What have we learned about West Nile Virus and how is it transmitted?

Know it is carried by mosquitoes. We know that birds can catch this virus. A mosquito that bites an infected or dead bird will carry the virus to humans and but as readily to our healthy dogs and cats. It is still important to watch for signs of infection


This virus is a strain of encephalitis that affects the nervous system.

Human and animal symptoms are, fever, dizziness, tremors, sudden rash, seizures and paralysis.

We’ve all been bitten by these pesky mosquitoes and most of us have not had a bite from an infected mosquito. Statistics tell us that less than 1% of humans become severely sick each year.

Every year our county officials send a crew to spray for mosquitoes and let the local news alert us as to which area will be sprayed. As responsible residents and pet parents we must act responsibly to control the mosquito breeding grounds.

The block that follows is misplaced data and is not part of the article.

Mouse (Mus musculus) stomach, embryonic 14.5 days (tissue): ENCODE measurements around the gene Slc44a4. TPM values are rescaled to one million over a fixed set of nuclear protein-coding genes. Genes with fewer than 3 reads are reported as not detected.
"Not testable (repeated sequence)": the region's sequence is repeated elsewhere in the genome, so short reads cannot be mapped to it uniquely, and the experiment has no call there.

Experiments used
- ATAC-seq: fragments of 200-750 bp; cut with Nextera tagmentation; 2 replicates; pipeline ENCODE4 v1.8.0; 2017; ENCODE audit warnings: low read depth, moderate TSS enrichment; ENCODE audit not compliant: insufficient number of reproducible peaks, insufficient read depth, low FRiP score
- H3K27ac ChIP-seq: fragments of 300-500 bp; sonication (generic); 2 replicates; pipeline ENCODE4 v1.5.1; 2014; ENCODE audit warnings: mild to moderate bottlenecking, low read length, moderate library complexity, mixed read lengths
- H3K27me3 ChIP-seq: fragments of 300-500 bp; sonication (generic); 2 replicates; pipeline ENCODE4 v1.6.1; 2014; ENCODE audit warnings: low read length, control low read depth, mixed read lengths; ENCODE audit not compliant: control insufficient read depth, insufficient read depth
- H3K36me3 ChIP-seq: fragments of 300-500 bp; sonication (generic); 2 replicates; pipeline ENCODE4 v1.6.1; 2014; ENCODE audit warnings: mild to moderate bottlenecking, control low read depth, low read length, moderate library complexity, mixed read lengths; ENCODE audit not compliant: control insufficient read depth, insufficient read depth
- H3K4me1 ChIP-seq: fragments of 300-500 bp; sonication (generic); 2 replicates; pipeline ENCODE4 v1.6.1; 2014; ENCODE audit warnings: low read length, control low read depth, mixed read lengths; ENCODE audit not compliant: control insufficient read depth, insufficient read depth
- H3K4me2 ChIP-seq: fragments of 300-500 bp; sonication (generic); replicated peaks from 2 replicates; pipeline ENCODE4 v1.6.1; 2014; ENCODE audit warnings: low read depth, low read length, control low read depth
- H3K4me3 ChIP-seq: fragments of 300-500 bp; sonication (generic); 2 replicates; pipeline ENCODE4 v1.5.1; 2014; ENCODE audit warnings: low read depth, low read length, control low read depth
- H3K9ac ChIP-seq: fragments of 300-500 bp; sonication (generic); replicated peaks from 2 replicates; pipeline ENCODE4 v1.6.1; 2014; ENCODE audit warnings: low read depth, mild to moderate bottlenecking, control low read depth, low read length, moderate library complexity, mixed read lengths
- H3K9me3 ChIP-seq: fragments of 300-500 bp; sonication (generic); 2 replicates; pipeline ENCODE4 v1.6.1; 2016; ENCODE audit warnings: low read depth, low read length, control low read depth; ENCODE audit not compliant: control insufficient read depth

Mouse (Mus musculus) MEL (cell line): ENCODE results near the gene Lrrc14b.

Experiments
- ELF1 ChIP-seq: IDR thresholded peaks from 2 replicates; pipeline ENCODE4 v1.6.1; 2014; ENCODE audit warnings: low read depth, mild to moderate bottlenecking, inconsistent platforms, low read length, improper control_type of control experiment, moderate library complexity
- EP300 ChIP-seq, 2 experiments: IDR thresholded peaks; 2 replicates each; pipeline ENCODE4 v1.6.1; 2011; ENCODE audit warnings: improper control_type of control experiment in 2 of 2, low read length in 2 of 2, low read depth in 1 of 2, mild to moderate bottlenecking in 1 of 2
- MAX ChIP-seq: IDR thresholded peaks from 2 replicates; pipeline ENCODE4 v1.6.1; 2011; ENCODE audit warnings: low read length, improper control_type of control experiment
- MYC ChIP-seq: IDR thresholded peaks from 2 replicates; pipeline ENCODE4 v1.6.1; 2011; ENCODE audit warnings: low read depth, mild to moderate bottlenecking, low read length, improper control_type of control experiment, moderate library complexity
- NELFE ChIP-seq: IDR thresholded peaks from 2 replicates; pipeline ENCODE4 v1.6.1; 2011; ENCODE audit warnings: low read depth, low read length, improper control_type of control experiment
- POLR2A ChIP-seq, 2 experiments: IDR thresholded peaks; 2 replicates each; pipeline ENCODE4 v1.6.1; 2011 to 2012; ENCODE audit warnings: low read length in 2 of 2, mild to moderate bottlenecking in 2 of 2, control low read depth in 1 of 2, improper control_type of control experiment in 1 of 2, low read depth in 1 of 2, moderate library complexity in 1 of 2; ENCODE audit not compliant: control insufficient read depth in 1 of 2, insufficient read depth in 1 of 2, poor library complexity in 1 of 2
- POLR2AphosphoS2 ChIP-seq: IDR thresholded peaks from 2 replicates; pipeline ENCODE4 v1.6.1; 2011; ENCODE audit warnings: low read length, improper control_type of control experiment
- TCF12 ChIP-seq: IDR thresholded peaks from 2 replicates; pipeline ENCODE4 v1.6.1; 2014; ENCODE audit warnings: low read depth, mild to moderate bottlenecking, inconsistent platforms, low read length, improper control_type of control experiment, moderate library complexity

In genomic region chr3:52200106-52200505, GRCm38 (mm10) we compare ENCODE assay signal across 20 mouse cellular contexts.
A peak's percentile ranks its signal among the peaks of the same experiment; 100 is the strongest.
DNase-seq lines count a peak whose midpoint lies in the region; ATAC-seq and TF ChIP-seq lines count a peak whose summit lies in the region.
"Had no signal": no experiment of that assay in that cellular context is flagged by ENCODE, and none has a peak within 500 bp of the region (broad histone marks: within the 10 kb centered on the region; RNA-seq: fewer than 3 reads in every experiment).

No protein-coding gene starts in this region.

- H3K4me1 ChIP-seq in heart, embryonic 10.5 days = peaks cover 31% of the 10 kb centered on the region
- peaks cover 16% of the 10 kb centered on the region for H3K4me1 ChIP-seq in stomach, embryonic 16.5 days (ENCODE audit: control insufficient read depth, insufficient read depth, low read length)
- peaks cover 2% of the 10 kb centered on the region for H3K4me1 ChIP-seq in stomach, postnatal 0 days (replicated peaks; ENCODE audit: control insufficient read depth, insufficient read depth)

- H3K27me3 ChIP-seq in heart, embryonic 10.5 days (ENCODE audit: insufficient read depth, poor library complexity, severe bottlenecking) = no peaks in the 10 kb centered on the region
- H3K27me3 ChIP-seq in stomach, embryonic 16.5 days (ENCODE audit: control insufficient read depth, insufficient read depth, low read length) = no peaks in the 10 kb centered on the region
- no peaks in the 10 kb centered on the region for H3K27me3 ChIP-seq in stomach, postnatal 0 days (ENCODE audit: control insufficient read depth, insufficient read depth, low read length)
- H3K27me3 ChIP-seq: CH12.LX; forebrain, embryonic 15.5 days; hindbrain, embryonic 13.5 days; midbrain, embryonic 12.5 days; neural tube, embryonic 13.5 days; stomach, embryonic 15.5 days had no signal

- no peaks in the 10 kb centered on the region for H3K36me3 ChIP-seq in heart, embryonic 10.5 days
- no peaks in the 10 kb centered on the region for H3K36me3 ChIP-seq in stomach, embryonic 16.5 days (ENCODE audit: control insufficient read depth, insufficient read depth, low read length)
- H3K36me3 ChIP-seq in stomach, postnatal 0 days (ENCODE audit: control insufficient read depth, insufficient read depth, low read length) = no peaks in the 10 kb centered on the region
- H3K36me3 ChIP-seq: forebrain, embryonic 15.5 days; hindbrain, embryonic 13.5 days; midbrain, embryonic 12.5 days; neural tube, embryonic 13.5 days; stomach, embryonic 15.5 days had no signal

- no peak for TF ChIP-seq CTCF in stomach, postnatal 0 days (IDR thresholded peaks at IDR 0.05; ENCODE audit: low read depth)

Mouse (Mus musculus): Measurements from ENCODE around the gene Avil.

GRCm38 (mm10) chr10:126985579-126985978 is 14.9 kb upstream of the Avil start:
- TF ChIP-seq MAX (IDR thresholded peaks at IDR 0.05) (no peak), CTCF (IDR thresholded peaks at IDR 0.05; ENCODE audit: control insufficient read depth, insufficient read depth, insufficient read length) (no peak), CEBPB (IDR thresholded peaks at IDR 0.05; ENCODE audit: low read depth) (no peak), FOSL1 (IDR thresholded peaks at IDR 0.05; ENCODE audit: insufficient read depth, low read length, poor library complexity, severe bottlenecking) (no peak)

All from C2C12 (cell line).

Standing water is most prevalent. Empty any vessel that has standing water especially after a rain shower. Water features/fountains in the yard should have flowing water. Check gutters for standing water.

Mosquitos are most active in late afternoon, early evening and dusk. Even though mosquitoes can bite through clothing it is important to protect your skin by wearing long sleeves and pants not shorts. Not easy when our temperatures hit 3 digits.


Best to discuss a recommendation from your vet on repellant. Most repellants we use on humans are poisonous to our pets, especially if they have DEET.

There is no evidence that WNV can be transmitted from animal to human or human to animal. An infected mosquito is the only culprit to carry this virus.

Stay vigilant this summer to hot sidewalks, hot cars, keep your pets inside out of the hot summer sun and provide plenty of water.

Have a great summer

Donna Baron

Pets Are Inn